Throughout history, there have always been stories. From the myths of ancient civilizations long since past to today’s epic blockbuster movies, civilizations have used stories not only as entertainment, but as a way to convey ideas, or to pass down oral history through the generations. However, over time, as we look through these myths, books, movies, and other mediums, we find a common similarity in many of them. We find repeated patterns of situations, characters, and other parts. The patterns have been classified as “archetypes.” For instance, one of the archetypes we often see in myths, books, and movies is the “outcast.” The outcast is one who has been exiled from his home to wander the world without rest. In Greek mythology, one of the well-known outcasts is Perseus, the son of Zeus and the daughter of the king Argos however, a god once prophesied to Argos that the son of his daughter would kill him, so he sent the child in a box across the sea to wander the world forever.
Over this time, Perseus completed many fantastical quests, such as slaying the infamous Medusa. However, when he returned to his home and participated in a fighting competition, he was pitted against Argos, and accidentally hit him, thus fulfilling the prophecy. In the Greek play of Philoctetes, Philoctetes is an outcast who has been left behind by his fellow soldiers after being bitten by a snake. His wound had become so foul smelling and his cries were so irritating, that the soldiers abandoned him on an island in the Aegean Sea.
Overall, I found the movie very informational and taught me a lot without being a tedious lesson. Historically speaking, I think Argo was very accurate. About ninety eight percent of the information was on point. They recreated the events to make everything as closely as possible to the real events. All the little details from the way that they climbed over the fence to get into the embassy, to ...
Greek heroes Odysseus and Neoptolemus arrive at the island in search of Philoctetes’s bow and arrow, which a seer prophesied would end the Trojan War. The two, knowing Philoctetes would attack any of the Greeks that abandoned him, decide to pose Neoptolemus as a mistreated soldier in order to get him close to Philoctetes. But, Neoptolemus is moved by the outcast’s misery and confesses the plot and begs him to join. Philoctetes agrees to join them, but only because Heracles declares a mandate that his wound shall heal when he arrives at Troy. In the Holy Bible of Christianity, in Genesis, Adam and Eve are forever banished from the Garden of Eden, when they eat the forbidden fruit of God.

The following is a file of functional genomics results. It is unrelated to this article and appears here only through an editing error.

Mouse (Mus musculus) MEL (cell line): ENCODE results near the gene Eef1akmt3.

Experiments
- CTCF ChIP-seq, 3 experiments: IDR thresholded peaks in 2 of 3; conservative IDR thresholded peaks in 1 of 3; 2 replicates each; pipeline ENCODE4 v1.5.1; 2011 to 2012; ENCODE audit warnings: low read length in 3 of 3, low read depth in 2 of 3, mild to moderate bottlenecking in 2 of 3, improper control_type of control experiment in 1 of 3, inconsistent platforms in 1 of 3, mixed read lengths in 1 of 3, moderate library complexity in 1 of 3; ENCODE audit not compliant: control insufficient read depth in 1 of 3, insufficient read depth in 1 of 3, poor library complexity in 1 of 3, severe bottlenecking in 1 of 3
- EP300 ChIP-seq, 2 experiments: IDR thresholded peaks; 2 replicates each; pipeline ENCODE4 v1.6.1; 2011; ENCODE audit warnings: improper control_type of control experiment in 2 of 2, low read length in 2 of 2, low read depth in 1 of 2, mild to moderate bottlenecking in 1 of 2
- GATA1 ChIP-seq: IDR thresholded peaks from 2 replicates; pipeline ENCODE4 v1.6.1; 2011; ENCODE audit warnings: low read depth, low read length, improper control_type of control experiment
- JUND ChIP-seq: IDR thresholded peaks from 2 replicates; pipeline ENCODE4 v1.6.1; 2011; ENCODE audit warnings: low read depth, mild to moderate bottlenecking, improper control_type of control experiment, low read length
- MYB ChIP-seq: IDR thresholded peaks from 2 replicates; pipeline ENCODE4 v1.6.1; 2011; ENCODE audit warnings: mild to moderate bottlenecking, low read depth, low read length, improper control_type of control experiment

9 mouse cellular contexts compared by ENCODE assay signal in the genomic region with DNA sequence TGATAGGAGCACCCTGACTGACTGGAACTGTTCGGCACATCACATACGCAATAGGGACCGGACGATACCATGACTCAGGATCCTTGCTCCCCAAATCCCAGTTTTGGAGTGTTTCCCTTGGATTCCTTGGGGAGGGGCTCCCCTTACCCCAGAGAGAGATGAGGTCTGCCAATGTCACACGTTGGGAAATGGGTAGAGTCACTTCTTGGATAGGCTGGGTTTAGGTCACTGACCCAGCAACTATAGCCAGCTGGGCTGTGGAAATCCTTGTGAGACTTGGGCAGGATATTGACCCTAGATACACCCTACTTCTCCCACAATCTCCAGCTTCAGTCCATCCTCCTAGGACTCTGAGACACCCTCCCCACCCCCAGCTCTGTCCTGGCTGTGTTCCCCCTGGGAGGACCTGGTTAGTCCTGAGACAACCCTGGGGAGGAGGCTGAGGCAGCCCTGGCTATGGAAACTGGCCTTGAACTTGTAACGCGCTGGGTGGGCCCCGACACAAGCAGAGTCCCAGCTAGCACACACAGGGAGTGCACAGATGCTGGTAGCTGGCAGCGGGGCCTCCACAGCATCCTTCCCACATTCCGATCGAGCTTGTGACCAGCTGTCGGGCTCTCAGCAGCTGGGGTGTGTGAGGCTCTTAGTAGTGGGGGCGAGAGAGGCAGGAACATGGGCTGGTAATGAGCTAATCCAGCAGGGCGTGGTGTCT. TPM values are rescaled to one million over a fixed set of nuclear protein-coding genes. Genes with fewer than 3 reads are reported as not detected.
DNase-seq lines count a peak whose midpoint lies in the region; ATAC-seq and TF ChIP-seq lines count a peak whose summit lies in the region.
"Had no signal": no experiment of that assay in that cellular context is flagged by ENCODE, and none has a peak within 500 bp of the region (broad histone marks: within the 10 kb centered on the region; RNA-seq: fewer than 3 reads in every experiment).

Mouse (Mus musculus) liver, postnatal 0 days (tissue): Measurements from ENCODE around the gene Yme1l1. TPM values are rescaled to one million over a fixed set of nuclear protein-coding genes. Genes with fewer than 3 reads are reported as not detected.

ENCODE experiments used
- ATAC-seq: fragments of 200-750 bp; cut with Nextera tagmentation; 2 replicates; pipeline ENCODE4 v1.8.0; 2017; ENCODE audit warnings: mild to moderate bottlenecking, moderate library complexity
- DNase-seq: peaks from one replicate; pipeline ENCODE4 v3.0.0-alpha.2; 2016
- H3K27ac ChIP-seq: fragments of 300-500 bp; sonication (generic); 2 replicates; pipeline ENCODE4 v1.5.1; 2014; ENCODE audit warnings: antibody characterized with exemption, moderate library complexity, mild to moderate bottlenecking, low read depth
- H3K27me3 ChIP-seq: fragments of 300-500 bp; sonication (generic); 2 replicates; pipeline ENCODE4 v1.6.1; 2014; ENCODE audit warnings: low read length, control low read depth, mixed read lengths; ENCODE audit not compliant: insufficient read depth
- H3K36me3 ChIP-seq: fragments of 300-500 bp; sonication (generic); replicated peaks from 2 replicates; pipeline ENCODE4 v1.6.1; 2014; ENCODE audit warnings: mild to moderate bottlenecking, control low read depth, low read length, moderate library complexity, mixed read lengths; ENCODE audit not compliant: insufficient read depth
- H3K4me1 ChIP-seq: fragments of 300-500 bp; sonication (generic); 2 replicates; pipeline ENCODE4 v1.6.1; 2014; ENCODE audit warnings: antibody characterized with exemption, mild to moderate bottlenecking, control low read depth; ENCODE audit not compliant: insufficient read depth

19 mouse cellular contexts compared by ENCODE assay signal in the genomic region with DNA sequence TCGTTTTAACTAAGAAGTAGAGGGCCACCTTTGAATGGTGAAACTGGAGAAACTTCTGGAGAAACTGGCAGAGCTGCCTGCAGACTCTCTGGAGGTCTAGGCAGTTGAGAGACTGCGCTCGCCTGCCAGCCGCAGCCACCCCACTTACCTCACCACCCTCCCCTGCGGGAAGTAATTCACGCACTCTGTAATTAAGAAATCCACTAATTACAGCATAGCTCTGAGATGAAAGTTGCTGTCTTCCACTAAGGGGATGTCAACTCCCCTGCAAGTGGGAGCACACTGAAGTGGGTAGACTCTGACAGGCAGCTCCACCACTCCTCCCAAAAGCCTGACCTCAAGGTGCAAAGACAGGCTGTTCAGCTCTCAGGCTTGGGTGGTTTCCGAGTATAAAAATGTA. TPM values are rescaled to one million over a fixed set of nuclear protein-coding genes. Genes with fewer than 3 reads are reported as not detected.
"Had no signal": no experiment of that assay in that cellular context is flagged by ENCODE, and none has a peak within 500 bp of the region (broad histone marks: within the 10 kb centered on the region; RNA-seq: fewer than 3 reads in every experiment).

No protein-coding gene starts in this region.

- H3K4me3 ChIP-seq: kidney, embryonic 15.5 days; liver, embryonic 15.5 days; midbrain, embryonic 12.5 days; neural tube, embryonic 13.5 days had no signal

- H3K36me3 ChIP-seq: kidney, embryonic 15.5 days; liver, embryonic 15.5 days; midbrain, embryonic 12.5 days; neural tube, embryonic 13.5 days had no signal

This makes humanity itself an outcast. Also, the first children of Adam and Even, Cain and Abel, bring about another tale of an outcast. When God favored Abel’s sacrifices of sheep over Cain’s offerings of his crops, Cain murders his brother in jealousy. And for his act, Cain becomes an outcast and leaves the presence of God to live in the land of Nod, a place east of Eden, where he built the city of Enoch.
Also, in William Golding’s The Lord of the Flies, Simon is seen as a social outcast. He is the youngest member of Jack’s choir, and is often excluded from certain tasks because of his age, size, and whiny disposition. Simon tries his best to help when he is needed, but often ventures out into the forest to wander in his tranquil place. There is even a point where Simon goes somewhat mad and believes he is talking to a pig’s head which he has named the lord of the flies. However, Simon is soon confused with the Beast and killed by the others.